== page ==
Leave and Disengage
In the end, leaving your abuser is the way out of an abusive relationship. And this isn’t just physical—a victim should totally disengage from his or her abuser.
This means you don’t take the abuser back. This means you don’t allow him or her to make excuses. Sometimes, an abuser will return to a victim with anger and harsh words, but other times, they’ll return with flowers and apologies—this last is even more dangerous.
If an abuser can get a victim back into their home, they once again have control, and may seek to punish the victim for leaving. If you get out, stay out.
Do whatever you must to keep the abuser away from you, including blocking them on social media, changing your phone number, or even getting a restraining order. Remember—this person has hurt you over and over. They intentionally hurt someone they supposedly love. They’re not going to stop. They’re not going to change. And if you let it, the abuse will continue getting worse.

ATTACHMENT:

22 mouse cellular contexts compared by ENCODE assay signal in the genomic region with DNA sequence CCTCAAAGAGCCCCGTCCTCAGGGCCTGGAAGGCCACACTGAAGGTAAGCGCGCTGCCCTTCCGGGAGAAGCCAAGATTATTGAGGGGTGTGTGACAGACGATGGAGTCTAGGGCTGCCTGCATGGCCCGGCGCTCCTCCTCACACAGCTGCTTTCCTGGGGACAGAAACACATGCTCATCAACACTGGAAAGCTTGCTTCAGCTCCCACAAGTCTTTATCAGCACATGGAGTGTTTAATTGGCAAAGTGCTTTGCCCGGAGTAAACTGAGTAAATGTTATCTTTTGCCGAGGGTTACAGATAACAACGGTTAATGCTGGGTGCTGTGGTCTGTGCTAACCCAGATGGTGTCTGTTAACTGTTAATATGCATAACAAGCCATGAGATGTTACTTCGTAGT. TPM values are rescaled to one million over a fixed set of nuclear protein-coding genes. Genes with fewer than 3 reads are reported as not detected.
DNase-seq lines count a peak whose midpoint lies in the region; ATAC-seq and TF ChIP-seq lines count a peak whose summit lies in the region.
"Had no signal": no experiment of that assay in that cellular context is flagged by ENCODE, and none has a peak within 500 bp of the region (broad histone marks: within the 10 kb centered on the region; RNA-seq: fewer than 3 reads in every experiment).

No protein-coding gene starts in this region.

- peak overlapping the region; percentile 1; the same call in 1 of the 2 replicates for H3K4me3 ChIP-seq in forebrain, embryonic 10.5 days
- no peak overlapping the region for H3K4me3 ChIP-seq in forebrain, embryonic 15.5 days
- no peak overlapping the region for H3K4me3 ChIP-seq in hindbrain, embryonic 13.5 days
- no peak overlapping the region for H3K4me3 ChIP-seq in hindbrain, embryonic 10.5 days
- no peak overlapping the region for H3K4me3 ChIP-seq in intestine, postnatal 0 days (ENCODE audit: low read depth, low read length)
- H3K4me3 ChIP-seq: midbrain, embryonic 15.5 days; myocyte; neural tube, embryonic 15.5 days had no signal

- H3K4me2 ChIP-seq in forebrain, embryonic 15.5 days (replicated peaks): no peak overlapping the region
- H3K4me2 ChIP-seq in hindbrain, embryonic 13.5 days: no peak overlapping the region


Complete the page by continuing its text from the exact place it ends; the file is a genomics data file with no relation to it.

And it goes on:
If you know things are dangerous, carefully pick the time you leave—make sure that the abuser won’t realize you’re gone for a while. Ensure, also, that your phone does not have a tracker installed.
If you feel that leaving is simply too dangerous, call the police and allow them to escort you out.
So if you find yourself in an abusive relationship of any kind, leave, disengage, and go rebuild your life.